In the Classroom and on the River Banks, Passing on a Love for Science
February 15, 2017
If not for the mentor who helped fuel his interest in science, Vincent O’Leary wouldn’t be at Drexel today. He knows that young students tend to drift away from science without someone to fan their flame, so the junior environmental science major is stepping in for service, ready to pass on his passion.
Every Wednesday, beginning in the late fall of 2016, O’Leary, '18, can be found in the classroom at Locke Elementary School in West Philadelphia with a group of first graders, running through simple experiments and showing them the majesty of science and, if all goes well, inspiring some to end up with his same energy and enthusiasm for the scientific world.
O’Leary goes to Locke as part of “Connections to Physics,” a community-based learning course offered through the Lindy Center for Civic Engagement. He serves as a teaching assistant to Christina Love, PhD, an assistant teaching professor in the College of Arts and Sciences’ Department of Physics. In the first few weeks of the after-school program, Locke students played with magnetic slime and learned about thermodynamics in the form of mood pencils and popsicles frozen by liquid nitrogen. Already, he said, he can sense the kids’ interest growing.
“They’re really engaged,” said O’Leary. “Just on the first day, a lot of them were already coming up and saying, ‘This is the most fun day we’ve ever had.’”
O’Leary said the class could develop into a more established program with additional funding and support to bring it to more schools. In addition to physics, there is a biology version of the course. Math is set to join the list later this year, with all three offered in a rotation.
For O’Leary, it’s important to create opportunities for students to benefit from the same experiences he has had. Growing up in West Virginia, he had an interest in science but was often discouraged from putting in the work to attend science fairs and other extracurricular activities. When he met Zachary Loughman, PhD, a biology professor at West Liberty University, he found someone willing to work with him and nurture his interest.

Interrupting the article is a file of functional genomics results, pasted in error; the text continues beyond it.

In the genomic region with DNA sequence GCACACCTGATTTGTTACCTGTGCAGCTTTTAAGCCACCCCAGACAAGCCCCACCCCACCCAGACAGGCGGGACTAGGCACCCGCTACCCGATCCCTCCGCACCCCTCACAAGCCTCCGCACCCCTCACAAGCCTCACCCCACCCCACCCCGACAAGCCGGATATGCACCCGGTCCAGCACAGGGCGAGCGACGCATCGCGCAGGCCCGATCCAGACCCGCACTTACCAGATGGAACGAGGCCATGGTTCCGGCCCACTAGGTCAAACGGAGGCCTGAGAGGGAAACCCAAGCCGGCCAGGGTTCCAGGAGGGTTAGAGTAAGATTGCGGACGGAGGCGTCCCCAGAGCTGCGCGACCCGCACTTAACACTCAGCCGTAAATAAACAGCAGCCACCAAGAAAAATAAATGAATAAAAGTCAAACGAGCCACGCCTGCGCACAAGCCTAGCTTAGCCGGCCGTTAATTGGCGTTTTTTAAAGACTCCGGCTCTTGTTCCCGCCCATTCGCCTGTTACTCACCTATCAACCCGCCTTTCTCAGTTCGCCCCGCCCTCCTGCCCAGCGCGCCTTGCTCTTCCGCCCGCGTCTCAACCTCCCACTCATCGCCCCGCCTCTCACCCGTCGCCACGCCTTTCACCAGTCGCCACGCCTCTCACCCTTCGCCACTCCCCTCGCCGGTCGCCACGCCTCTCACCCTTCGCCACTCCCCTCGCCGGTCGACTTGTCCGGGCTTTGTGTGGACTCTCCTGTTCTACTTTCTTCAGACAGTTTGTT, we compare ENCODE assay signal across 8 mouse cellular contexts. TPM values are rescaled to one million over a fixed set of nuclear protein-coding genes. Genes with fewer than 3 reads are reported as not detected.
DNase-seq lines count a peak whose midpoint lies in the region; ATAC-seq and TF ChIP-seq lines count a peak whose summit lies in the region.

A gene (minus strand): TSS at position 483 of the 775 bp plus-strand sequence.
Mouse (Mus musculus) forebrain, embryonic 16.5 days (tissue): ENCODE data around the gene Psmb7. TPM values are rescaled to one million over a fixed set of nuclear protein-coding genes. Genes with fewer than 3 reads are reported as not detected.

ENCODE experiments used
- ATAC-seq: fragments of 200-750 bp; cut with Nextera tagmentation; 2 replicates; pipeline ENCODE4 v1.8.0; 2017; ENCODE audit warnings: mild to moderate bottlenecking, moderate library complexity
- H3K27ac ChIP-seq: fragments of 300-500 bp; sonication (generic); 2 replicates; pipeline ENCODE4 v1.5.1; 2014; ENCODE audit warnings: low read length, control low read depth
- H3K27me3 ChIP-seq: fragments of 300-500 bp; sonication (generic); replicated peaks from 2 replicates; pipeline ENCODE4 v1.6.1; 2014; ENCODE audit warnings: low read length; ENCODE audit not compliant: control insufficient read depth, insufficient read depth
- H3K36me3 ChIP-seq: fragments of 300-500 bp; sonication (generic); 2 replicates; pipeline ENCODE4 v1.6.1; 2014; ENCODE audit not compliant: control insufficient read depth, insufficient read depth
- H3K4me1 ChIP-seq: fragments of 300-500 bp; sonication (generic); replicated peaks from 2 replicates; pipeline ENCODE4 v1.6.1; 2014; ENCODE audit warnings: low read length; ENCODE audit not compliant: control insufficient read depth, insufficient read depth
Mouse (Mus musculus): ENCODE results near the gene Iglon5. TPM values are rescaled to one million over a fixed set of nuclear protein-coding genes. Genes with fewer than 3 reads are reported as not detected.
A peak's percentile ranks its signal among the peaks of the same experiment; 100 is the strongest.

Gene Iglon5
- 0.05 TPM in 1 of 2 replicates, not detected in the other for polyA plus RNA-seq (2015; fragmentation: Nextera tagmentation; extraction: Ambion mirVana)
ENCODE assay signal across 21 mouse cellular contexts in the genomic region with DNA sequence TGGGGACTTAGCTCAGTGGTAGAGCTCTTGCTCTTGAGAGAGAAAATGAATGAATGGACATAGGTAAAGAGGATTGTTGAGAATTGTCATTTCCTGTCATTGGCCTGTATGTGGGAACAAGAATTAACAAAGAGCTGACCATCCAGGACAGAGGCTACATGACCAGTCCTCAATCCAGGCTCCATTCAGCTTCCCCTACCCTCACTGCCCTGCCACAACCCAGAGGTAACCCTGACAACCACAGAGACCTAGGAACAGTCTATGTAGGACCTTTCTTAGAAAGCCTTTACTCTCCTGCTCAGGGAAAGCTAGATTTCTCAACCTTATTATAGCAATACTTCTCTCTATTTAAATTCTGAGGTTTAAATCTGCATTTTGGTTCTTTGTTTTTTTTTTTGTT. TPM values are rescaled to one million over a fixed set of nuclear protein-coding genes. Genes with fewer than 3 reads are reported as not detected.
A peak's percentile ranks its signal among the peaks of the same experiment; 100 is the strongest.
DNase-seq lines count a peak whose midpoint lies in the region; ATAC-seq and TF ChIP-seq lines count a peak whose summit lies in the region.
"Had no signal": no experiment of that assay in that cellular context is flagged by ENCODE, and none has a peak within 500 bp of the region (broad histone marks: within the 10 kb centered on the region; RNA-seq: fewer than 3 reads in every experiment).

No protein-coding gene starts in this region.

“It really took someone stepping into my life and, without me even knowing to ask for it, saying, ‘I want to mentor you. I want you to do the science fair if you put in the work for it,’” said O’Leary.
With Loughman’s help and encouragement, O’Leary dove in. He eventually heard about Drexel, secured a scholarship and ended up in Philadelphia, eager to play the same role for others. In high school he did it through programming summer camps and birthday parties at the Oglebay Good Zoo in Wheeling, West Virginia. Not long after he arrived at Drexel, he was at it again.
In his sophomore year, O’Leary helped Ted Daeschler, PhD, associate curator of vertebrate zoology at the Academy of Natural Sciences and a professor in the College of Arts and Sciences, design a course called “Project Footpath.” Initially sparked by the Academy’s interest in creating a walking path to connect it to Drexel’s University City campus, the class linked urban ecology, environmental science and civic engagement by contemplating ways to turn the Schuylkill River Trail into an educational resource.
Daeschler, who taught O’Leary in a freshman University 101 class, saw his interest in making the public understand and care about science and brought the idea to him.
“He showed incredible enthusiasm and wouldn’t let me forget it after I talked to him about it,” said Daeschler.
O’Leary came up with the name for the course and then took the class he had helped get off the ground — a move not many other college sophomores can say they’ve made. But that wasn’t the end of his work on the project. He has partnered with the University of Pennsylvania, Bartram’s Garden and Peter DeCarlo, PhD, an assistant professor with dual appointments in Drexel’s College of Engineering and the College of Arts and Sciences, to continue finding ways to connect Philadelphians to the history, ecology and environmental realities of the Schuylkill River Trail. An app is in the works that would facilitate education about the area as people walk through it. There is no shortage of information to include about this dominant feature in a city with an extensive history of change.
“’Schuylkill,’ I’ve been told, means ‘hidden river,’” said O’Leary, offering an example dating back centuries to the river’s naming. “There was forest here and you’d miss the river if you didn’t know where to look.”
The same can be said of science — without someone pointing a young student in the right direction, they might never know where to look to find their passion. In the classroom and the community, O’Leary is helping to show the way.